U.S. Pat. No. 6,901,295, issued to the inventor, describes an implantable apparatus for electrical stimulation of the lower esophageal sphincter (LES). It relies on sensing certain physiological changes in the esophagus, such as changes in esophageal pH, to detect acid reflux, which is required for generating electrical stimulation in order to abort the episode of acid reflux through the LES into the esophagus. pH sensing is conventionally used to detect GERD, in the form of a 24 hour pH test. Additionally impedance pH testing is also used to detect GERD and using pattern recognition, pH of the refluxate could be assessed using impedance pH testing.
There is still a need for a safe and effective method of treatment that can help alleviate symptoms of GERD in the long term, without adversely affecting the quality of life of the patients. In addition, there is still a need for minimally invasive and effective treatment for obesity. Moreover, there is not only a need for better devices in stimulation based therapies, but there is also a need for a safe and minimally invasive method and system that enables easy and expeditious deployment of such devices at any desired location in the body. Most of the currently available devices are available for surgical or laparoscopic implantation and suffer from common problem of pocket infection, lead dislodgment or fracture.
Furthermore, there is still a need for a device and method for implanting microstimulator devices within the gastrointestinal system. Stimulators are typically implanted surgically. U.S. Pat. Nos. 7,076,305 and 7,016,735 disclose an implantable device for electrically stimulating the stomach wall to cause gastric motility or otherwise treat gastrointestinal related disorders. The device is implanted using an endoscope. As designed, deployment can only occur in the stomach lumen and requires the use of a protective overtube for repeated passage of endoscope, passing the device into the stomach and to prevent instruments and devices from inadvertently dropping into the trachea and prevent bacterial contamination which can happen with multiple passes of the instruments. Overtubes are cumbersome, technically difficult, and associated with complications such as perforation, gastrointestinal wall tears and bleeding.
In one embodiment, the present invention is directed to an implantable device for stimulating the smooth muscles or nerves inside the body, comprising a) a stimulator for generating pulses and delivering the generated pulses to said smooth muscles or nerves through a stimulating electrode; b) a sensor module with a sensing electrode for detecting a change in a physiological parameters; c) an anchoring unit attached to said stimulator, wherein said anchoring unit has a pre-deployment shape and a post deployment shape and wherein said post deployment shape is different than the pre-deployment shape; d) a power source; and e) a microcontroller for instructing the stimulator to selectively generate said pulses. The implant site can be in any physical location, including the walls of one or more organs.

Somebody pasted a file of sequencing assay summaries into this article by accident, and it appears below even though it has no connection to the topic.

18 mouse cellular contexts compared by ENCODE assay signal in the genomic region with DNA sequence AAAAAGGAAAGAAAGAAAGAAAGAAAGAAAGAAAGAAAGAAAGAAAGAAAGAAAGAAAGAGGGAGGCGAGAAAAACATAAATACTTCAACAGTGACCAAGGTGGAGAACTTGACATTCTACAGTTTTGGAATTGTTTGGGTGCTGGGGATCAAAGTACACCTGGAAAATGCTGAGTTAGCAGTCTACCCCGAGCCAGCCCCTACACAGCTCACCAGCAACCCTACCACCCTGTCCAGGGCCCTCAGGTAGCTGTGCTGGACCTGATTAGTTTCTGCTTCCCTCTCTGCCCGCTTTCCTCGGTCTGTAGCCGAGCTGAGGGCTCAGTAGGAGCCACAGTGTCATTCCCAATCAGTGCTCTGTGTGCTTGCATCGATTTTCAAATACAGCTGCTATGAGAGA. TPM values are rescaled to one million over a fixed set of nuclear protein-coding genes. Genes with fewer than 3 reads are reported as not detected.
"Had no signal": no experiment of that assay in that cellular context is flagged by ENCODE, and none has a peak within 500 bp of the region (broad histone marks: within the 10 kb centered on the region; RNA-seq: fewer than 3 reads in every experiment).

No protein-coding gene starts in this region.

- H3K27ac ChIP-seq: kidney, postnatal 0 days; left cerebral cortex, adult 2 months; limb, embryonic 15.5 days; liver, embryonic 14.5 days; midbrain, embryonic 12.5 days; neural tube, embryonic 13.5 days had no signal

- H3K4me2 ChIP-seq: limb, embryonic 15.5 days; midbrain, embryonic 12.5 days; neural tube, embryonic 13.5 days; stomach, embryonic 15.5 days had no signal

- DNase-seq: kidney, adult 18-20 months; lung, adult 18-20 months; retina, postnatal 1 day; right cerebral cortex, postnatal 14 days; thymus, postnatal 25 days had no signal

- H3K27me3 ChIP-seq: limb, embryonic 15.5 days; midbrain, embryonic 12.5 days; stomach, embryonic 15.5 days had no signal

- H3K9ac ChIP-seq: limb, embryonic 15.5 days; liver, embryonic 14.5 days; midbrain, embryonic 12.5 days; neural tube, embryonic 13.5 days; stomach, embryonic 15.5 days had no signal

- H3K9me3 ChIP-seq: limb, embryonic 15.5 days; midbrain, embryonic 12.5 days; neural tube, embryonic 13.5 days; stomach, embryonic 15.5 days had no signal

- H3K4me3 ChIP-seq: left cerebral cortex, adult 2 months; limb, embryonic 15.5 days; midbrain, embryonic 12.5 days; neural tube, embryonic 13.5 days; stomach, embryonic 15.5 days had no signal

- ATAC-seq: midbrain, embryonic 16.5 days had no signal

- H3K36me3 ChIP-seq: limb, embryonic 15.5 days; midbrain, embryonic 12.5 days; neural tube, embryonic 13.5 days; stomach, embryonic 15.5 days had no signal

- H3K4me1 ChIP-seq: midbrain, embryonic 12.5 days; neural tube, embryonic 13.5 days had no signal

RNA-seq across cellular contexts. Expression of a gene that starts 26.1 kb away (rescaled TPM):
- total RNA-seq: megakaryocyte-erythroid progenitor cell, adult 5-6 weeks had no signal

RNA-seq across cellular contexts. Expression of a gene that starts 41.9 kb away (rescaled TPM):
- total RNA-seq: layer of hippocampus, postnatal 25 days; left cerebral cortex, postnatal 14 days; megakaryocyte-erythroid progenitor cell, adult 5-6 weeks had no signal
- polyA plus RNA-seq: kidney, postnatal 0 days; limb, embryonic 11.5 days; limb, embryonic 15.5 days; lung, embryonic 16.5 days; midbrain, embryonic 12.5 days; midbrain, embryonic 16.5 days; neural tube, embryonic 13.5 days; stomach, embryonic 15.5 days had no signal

Optionally, the anchoring unit is further used to facilitate puncture at the implant site for deployment of said device. Upon deployment of said device into an implant site, a shape of said anchoring unit changes to a predetermined shape, said predetermined shape being determined according to the implant site. The shape of said anchoring unit changes to any one of a T-bar, a ship anchor, a spiral disc, a hook, a spiral loop, a loop or any freeform shape or non-linear shape capable of anchoring. The device may comprise more than one anchoring unit and said more than one anchoring unit each assume same or different shapes upon deployment. Upon deployment of said device into an implant site, a shape of said sensing electrode may change to a predetermined shape, said predetermined shape being determined according to the implant site. The shape of said sensing electrode changes to any one of a spiral shape, an acute angular shape, or a hook. The sensing electrode or sensor maybe configured as a disk attached to one surface of said device. The shape of said stimulating electrode may change to a predetermined shape, said predetermined shape being determined according to the implant site. The shape of said stimulating electrode changes to any one of a spiral shape, a hook, a double hook or a loop. The stimulating electrode maybe configured as a disk attached to one surface of said device. The anchoring unit maybe used to deliver said stimulus pulses to the nerve or the smooth muscles. The sensing electrode maybe used to deliver said stimulus pulses to the nerve or the smooth muscles as well as to detect changes in physiological parameters of said smooth muscles in response to said stimulus pulses. The anchoring unit may also used to detect changes in physiological parameters of said smooth muscles in response to said stimulus pulses. One electrode unit may comprise the stimulating electrode, the sensing electrode, and the anchoring unit. One or all of these units could be made of shape memory alloys. The physiological parameters include at least one of pH, pressure, peristalsis, temperature, impedance, motion, flow, electrical activity, chemical activity, hormonal activity, muscular activity and neural activity.